(Not that I'd consider a sheet music pile of not even three meters as "too much" - but ask my wife.... and it's growing...)
(... and it's a bit tricky always having the right scores with you, no matter if for strings ensemble, orchestra 1, orchestra 2, violin lesson or occasional viola lesson... especially when there's no time to prepare, but always a hurry to get home from work, grab some stuff, and arriving on site just in time when all the rest is already done with tuning...)
But I also do understand thse who stick to paper and pencil. There is a reason why these reMarkable, Boox max etc. claim to be "like real paper"...
I’m still not a 100% convert. Agree with the small and slow and squinty comments.
I will be very interested on your hands-on review of the Boox Max, Nuuska. Let us know when you get it.
Tom, on my 12" screen when I am using the tablet in portrait mode, standard size sheet music is displayed at original size because I crop the borders, no squinting. Many musicians use 10" tablets in landscape with larger fonts than standard sheetmusic. I normally have to use reading glasses for playing but now that I use the tablet in landscape mode and scroll half pages, my music is so much larger than normal I no longer have to use my reading glasses. That's a definite plus for me.
Skip- good points. I use an old copy of acrobat to crop and rotate on my mac and windows laptops.
Edward, true with the RCA Pro and obsolescence. I got my Samsung Galaxy Note pro 12" off ebay for $150 to experiment with a tablet for sheetmusic use and although it is still on Android 5.0.2 and will remain so, I've been using it over a year now with no app or software issues, and don't foresee any in the near future.
To hell with tablets. Why not just get a laptop with a touch-sensitive screen? Nice screen and you could convert a music stand to a custom holder. Battery life ... is that the issue? TigerDirect has some nice refurbished 2-in-1 convertibles coming in under $600.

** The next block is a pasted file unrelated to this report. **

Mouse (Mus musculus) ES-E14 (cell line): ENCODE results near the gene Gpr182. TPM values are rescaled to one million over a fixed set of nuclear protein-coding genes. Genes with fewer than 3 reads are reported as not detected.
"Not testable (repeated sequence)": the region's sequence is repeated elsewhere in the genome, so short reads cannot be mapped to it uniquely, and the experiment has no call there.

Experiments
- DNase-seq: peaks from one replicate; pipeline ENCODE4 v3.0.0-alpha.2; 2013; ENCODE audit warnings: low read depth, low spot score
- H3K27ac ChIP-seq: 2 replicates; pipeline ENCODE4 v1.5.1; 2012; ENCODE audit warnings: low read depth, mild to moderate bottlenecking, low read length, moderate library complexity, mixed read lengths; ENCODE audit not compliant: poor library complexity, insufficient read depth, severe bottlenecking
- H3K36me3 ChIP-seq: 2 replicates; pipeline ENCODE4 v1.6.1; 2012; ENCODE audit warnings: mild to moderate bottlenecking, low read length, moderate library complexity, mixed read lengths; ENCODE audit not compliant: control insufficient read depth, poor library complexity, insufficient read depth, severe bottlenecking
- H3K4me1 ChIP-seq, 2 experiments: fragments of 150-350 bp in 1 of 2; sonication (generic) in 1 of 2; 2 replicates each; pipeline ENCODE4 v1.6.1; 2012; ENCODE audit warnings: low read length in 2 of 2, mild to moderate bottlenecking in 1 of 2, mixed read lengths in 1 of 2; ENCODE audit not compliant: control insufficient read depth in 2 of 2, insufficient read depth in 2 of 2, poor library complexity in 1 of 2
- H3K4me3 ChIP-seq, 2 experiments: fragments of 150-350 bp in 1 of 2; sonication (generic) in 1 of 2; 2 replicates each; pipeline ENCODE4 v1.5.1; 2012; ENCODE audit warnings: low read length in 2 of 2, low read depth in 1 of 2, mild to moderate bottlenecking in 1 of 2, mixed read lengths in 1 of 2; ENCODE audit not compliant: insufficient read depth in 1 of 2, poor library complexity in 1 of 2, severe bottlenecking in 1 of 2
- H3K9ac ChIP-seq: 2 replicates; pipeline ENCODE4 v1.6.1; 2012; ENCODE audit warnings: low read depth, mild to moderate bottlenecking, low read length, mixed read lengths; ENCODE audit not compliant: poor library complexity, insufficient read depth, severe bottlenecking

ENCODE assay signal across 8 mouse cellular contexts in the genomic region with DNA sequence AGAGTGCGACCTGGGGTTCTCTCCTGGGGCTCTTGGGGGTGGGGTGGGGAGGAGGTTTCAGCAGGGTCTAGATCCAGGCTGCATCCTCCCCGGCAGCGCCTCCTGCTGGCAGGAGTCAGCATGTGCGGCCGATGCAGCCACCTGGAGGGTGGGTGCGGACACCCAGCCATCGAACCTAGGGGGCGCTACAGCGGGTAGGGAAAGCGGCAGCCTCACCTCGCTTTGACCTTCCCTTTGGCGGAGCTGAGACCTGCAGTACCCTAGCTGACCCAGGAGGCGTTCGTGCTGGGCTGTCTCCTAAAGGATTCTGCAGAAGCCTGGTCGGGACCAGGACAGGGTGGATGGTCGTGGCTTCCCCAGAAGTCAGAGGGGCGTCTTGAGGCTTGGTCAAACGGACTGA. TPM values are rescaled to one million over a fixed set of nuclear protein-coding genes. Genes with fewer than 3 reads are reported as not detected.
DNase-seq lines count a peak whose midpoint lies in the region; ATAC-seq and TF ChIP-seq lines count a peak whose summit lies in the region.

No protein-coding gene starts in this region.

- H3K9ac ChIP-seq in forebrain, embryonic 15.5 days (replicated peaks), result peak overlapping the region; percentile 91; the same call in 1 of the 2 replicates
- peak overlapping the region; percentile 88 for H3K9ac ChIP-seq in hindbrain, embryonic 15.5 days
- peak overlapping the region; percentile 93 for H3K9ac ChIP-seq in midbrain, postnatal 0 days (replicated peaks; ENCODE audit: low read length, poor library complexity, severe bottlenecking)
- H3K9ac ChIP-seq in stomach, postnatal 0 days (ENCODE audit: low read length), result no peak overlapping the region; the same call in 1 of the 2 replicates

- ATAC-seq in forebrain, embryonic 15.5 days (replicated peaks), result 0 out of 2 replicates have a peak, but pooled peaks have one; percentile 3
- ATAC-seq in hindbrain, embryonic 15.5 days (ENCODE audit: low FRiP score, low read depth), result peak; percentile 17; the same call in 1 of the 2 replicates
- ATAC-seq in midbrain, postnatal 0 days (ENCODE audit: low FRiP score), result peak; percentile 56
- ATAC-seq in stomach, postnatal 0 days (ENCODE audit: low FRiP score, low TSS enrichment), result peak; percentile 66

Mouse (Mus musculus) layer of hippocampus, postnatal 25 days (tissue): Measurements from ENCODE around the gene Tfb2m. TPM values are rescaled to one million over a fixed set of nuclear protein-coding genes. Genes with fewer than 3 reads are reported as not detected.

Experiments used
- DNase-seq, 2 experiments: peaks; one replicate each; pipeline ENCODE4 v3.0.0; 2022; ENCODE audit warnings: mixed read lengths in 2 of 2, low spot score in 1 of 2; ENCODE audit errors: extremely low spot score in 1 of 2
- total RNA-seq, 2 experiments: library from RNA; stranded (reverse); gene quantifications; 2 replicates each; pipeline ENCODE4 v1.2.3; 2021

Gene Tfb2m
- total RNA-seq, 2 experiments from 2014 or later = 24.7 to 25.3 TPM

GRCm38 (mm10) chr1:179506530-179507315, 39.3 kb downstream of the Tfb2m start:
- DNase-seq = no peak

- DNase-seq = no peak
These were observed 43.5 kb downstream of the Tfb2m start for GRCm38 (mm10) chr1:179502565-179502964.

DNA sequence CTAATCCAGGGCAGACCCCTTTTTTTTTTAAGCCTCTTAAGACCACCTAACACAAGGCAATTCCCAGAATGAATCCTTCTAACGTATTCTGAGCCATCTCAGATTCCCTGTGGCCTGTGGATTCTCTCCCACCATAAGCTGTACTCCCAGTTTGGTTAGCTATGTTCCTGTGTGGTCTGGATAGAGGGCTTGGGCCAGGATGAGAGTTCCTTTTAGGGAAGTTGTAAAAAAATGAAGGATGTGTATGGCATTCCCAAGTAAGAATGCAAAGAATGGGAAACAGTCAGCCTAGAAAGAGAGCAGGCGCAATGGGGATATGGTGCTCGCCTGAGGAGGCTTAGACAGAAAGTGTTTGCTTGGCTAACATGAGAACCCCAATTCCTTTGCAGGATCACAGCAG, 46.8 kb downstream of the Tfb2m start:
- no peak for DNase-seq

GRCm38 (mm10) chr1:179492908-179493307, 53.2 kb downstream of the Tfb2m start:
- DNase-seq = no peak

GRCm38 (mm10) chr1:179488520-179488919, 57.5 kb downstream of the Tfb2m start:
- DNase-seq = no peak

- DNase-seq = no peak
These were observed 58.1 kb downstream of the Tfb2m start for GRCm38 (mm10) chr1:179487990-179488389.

Paul, I have a touch screen 2-in-1 14" screen Asus laptop that has great stylus function that I've tried as a music reader and while it performs as well if not better than a tablet, it is heavier and just not quite as comfortable to handle or toss in a music bag.
Paul, is there any dedicated sheet music reader app that would run on win10? Actually I own a hp spectre convertible and tried to use it that way before starting up the eReader experiment, but I didn't now how to get my annotations onto the pdf files...
My setup using two iPads. The one on the left is my backing tracks. The larger one is for reading music.No bass player,no drummer? No problem. I simply unmute the bass backing track. The iPad sends out a click track to my left ear. Music is in right ear. Works great!
Paul, My lenovo touchscreen yoga laptop is sooo heavy and it scares me when it’s teetering on a music stand.
Edward surely that depends on the stand. But I also have in mind non-solo use where your stand will be at the shorter height for seated playing.
Timothy did you write all your own backing tracks or are you using a robot/app (such as iRealPro).
As far as dedicated software, I don't know about that. I thought MobileSheets had a Windows app, but I'm not sure. There are lots of programs that will allow you to mark up PDF. As you might expect the better ones are offered by Adobe.
I use photoshop to crop the borders off before I print them out on paper. Max note size on paper. I can even print out multiple copies so I don't have to carry it back and forth.
Latest findings: there is a dedicated MusicSheets version for Win10. And the best: all devices (no matter if Win10 PC or Android tablet) can be synchronized via Google drive.
"Timothy did you write all your own backing tracks or are you using a robot/app (such as iRealPro)."